R.P.J. Oude Elferink
- Localization and function of the anion exchanger Ae2 in developing teeth and orofacial bone in rodents
- Journal of Experimental Zoology. Part B Molecular and Development Evolution
- Volume | Issue number
- 312B | 4
- Pages (from-to)
- Document type
- Faculty of Dentistry (ACTA)
Faculty of Medicine (AMC-UvA)
To explore the functions of the anion exchanger 2 (Ae2) in the development of bones and teeth we examined the distribution of Ae2 in cells involved in the formation of teeth and surrounding bone in young hamsters, mice and rats. In all three species strongest immunostaining for Ae2 was obtained in basolateral membranes of maturation ameloblasts and in osteoclasts resorbing bone. In hamsters a weaker staining was also seen in the Golgi apparatus of secretory ameloblasts, young osteoblasts and osteocytes, odontoblasts and fibroblasts of the forming periodontal ligament. In adult Ae2math image mice, in which Ae2-targeted disruption precluded the expression of Ae2a, Ae2b1 and Ae2b2 isoforms, the immunostaining for Ae2 in ameloblasts and osteoclasts was totally abolished. The enamel formation was abnormal but teeth erupted, osteoclasts in jaw bone were functional and structure of dentin and bone was normal. In another mouse model, Ae2−/− mice in which the expression of all five Ae2 isoforms was disrupted, teeth failed to erupt and the alveolar bone proved poorly formed with giant but apparently functional osteoclasts. Our data indicate that basolaterally located Ae2a, Ae2b1 or Ae2b2 (or a combination of these) is present in maturation ameloblasts critical for the cells' normal functioning. Although isoforms of Ae2 were also present in basolateral membranes of osteoclasts, they proved to be not critical to osteoclast resorption of orofacial bone. Poorly formed bone and the failure of teeth to erupt seen in the Ae2−/− mice with gene disruption affecting all isoforms may result from secondary (systemic) changes that are different from Ae2math image mice.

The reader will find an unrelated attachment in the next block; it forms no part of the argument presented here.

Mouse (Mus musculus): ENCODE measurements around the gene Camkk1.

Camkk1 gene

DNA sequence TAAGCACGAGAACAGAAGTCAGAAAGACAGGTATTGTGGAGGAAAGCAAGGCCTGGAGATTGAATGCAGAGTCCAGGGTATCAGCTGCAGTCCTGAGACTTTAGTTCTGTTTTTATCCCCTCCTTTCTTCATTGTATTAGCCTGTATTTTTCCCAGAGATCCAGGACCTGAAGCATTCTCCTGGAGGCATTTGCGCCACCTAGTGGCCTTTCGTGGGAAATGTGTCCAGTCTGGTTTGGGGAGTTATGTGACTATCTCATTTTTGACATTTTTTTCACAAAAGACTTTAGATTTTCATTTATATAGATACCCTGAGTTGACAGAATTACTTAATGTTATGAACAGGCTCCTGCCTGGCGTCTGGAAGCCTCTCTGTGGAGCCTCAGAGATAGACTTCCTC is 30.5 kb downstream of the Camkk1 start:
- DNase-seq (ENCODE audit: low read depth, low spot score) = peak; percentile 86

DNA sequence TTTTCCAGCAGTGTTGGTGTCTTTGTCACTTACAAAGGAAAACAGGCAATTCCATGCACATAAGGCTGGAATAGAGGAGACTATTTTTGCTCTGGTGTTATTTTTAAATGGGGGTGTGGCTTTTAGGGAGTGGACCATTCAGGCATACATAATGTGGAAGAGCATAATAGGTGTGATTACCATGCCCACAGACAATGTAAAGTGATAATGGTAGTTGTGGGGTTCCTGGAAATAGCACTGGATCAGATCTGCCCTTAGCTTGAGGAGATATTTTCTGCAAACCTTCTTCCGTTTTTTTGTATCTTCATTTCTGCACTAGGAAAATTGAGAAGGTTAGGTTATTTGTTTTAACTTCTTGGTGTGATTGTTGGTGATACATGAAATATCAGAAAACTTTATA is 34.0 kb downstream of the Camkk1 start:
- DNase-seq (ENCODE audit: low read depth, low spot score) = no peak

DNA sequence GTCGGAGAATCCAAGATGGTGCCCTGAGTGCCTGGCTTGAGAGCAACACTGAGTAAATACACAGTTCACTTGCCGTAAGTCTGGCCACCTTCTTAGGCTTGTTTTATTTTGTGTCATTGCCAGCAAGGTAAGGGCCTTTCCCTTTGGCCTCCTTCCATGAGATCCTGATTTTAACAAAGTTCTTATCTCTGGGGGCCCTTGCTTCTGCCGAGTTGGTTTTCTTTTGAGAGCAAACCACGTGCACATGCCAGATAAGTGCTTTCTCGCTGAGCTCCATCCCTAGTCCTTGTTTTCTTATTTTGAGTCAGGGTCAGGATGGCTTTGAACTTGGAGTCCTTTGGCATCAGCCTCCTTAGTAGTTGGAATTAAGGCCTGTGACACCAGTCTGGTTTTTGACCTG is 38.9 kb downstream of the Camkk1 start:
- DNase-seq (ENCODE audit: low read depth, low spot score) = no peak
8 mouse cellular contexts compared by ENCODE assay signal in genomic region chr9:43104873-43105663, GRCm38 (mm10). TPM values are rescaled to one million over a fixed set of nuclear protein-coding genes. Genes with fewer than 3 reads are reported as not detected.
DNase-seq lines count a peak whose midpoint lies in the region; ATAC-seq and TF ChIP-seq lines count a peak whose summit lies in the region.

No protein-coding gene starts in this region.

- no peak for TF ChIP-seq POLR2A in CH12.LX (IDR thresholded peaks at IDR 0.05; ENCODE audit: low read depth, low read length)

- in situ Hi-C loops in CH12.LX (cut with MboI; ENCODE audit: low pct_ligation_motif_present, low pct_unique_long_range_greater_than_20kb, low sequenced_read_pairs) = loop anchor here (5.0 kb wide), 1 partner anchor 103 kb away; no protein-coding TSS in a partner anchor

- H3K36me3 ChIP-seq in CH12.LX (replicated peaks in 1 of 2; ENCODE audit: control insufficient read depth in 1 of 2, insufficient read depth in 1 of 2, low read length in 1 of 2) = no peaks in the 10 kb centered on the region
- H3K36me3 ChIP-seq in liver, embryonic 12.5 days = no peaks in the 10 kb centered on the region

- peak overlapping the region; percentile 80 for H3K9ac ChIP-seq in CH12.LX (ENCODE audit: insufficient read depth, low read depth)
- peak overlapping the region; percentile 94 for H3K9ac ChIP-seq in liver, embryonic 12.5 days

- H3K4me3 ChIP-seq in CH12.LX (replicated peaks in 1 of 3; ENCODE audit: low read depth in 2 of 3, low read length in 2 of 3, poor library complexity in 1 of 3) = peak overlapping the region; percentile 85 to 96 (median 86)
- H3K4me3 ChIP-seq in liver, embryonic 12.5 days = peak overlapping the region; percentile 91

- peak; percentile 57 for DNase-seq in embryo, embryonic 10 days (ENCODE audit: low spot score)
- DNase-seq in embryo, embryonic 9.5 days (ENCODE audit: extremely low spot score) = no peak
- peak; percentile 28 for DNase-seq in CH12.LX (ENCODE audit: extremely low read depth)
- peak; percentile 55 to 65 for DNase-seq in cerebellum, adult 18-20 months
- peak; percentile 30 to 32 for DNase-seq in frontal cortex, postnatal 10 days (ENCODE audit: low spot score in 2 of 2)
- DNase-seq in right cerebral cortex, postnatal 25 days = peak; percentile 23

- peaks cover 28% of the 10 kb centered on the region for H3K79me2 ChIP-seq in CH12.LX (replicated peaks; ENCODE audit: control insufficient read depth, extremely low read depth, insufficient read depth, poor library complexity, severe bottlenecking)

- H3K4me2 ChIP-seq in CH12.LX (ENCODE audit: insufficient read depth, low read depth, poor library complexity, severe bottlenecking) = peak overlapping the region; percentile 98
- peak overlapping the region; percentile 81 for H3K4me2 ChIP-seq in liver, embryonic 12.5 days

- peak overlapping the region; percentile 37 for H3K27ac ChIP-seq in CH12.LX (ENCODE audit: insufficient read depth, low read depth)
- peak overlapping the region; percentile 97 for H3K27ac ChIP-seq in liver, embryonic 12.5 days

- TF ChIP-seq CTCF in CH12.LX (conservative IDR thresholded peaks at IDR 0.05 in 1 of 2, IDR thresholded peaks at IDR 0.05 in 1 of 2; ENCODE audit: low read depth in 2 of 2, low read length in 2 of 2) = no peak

- go to publisher's site
If you believe that digital publication of certain material infringes any of your rights or (privacy) interests, please let the Library know, stating your reasons. In case of a legitimate complaint, the Library will make the material inaccessible and/or remove it from the website. Please Ask the Library, or send a letter to: Library of the University of Amsterdam, Secretariat, Singel 425, 1012 WP Amsterdam, The Netherlands. You will be contacted as soon as possible.